Boiling a Kettle Coldly
By Richard Cabut.
These photos are of the punk band Brigandage taken by Joan Geoffrey for ZigZag magazine in the early-mid 80s (erstwhile ZigZag editor Mick Mercer places it in 1984; I’m not sure). The location is definitely Camden Town — outside the tube station, and inside the café next door, which was an occasional meeting place.
I suppose the pictures offer a tantalising peak at Camden before it became the youth-theme-park-cum-alt-shopping area it is now. We can’t actually see much of Camden in the pics, but if we buy into Walter Benjamin’s theory that art has an aura (sod the mechanical reproduction part of his idea) then from these photos, which are most definitely art, we can feel the 1984/NW1-ness of it all. Yes?
Back then, of course — and this will pique the interest of the seekers of untrammelled urbanity and unreconstructed grime, the so called psychogeographers, or it might be hauntologists now (hauntographers?) — Camden was typically dark, dank, dystopian, and many of the other Ds, too. It was closer to the crumbling 1969 Camden portrayed in Withnail and I (a film Brigandage singer Michelle and I saw at the Hampstead Classic and empathised with tremendously — we would argue about which of us was Withnail and which was I) than 1990s Britpop central).
It wasn’t unknown, in 1984, to come across the sort of mad Paddy that featured in Withnail: ‘I’ll murder the pair of yous!’ In the Camden backstreets, the boozers were fading testaments to times past, and water passed in the form of piss up against the proverbial wall — and smelling much the same.
But Michelle and I — I am the lovable spikey top in the pictures by the way — were oblivious to any of this. We were certainly not poets of the dispossessed. We strutted our Billy-the-Kid sense of cool — bombsite kids clambering out of the ruins — posing our way out of the surrounding dreariness. We were living in our own colourful movie (an earlyish Warhol flick we liked to think), which we were sure was incomparably richer, more spontaneous and far more magical than the depressing, collective black-and-white motion-less picture that the 9-5 conformists, or those that stumbled around with their booze-fuelled regrets, had to settle for.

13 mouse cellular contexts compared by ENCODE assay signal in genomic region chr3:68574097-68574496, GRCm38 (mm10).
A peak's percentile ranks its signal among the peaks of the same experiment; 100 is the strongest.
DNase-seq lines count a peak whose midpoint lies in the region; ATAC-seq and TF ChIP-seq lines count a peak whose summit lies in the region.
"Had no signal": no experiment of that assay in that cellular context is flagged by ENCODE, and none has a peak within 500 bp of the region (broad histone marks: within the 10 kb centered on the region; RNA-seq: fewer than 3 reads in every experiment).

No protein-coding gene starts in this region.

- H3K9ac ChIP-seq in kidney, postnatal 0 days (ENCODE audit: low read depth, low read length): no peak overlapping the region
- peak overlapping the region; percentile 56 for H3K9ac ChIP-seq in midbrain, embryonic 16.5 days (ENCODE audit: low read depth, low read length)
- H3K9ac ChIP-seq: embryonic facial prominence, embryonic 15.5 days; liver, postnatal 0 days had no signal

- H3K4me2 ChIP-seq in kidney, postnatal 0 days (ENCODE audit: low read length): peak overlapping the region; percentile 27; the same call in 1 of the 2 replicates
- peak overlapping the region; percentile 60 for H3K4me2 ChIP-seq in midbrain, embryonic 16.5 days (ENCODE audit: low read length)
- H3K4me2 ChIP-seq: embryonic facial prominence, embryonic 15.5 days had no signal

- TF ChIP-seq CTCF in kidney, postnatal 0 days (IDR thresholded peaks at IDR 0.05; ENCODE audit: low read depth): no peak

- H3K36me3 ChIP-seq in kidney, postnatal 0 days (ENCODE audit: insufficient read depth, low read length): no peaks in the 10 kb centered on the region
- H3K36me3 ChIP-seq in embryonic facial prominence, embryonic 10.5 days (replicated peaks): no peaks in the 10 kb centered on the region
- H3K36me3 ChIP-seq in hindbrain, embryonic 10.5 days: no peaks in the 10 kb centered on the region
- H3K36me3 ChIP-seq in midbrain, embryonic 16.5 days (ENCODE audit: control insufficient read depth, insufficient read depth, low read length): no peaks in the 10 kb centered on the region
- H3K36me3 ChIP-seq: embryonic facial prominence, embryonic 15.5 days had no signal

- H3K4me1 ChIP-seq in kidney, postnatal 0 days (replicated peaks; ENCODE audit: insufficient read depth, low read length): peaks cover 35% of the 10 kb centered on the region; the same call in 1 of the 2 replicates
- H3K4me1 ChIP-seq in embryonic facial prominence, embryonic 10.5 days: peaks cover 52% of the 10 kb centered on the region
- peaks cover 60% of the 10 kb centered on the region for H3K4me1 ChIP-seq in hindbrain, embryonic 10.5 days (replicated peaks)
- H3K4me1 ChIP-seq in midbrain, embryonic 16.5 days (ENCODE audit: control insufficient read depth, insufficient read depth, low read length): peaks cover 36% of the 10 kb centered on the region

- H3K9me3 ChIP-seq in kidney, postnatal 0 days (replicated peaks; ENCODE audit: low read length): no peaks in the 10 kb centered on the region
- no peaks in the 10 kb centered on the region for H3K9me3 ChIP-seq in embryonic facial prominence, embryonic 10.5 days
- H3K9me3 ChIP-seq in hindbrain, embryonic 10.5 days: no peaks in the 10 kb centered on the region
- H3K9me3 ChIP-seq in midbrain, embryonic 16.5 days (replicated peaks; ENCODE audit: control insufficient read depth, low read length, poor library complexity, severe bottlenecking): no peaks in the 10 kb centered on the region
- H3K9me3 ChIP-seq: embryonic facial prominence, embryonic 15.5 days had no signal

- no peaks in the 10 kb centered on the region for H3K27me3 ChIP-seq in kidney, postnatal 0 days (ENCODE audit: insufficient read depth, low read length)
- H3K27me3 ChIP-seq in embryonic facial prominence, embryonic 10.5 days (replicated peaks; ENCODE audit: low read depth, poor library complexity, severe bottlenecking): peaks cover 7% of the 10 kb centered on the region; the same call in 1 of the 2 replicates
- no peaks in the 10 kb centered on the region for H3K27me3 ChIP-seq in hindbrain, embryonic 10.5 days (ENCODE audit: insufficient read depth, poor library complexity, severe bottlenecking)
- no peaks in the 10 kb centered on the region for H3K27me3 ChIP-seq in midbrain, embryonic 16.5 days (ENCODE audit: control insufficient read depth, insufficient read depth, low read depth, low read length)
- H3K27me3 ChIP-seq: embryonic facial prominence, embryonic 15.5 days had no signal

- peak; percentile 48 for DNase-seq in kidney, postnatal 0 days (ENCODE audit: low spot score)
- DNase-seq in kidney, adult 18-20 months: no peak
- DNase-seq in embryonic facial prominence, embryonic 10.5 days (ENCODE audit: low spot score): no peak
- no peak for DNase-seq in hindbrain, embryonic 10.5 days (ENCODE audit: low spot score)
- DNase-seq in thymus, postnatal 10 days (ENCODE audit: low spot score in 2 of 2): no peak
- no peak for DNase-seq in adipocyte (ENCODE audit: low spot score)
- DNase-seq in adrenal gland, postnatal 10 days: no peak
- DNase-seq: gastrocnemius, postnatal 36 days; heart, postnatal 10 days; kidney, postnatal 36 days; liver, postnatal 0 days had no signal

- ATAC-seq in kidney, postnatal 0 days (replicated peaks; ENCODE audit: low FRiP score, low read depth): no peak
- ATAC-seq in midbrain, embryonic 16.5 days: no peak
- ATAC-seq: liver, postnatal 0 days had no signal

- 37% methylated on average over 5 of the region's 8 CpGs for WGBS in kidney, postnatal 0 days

We lived in a hard-to-let housing co-op gaff about ten minutes walk from the tube, up Agar Grove, near to York Way — on the way to Pentonville Prison or Kings Cross, depending on which way the chips fell for you.
Our rehearsal studio was up there, too, on St Paul’s Crescent. There, the female receptionist had a thing about NME writer Paul Morley. She sent letters to him and he replied in his excitable, frothy prose enthusing about how he would like to take her to the park for some wine and a talk — no doubt about his great concepts and theorems regarding modern pop. I’m not sure if she actually did meet up with Paul, but she did become dissatisfied with her boyfriend, who she stopped shagging — but, weirdly, kept giving blow jobs to. Such was the powerful effect of Morley’s words — either that, or she was living in her boyfriend’s flat and felt obliged to recompense him for bed and board in some way. It was a scenario worthy of a song, but we didn’t write it — too close to home probably. Anyway, she used to pass Paul’s flowery letters around, to general amusement. Even better, she was mates with Martin Glover, Killing Joke’s Youth, who would bring back cassette tapes he’d made in New York of the pirate hip hop stations — which were fantastic.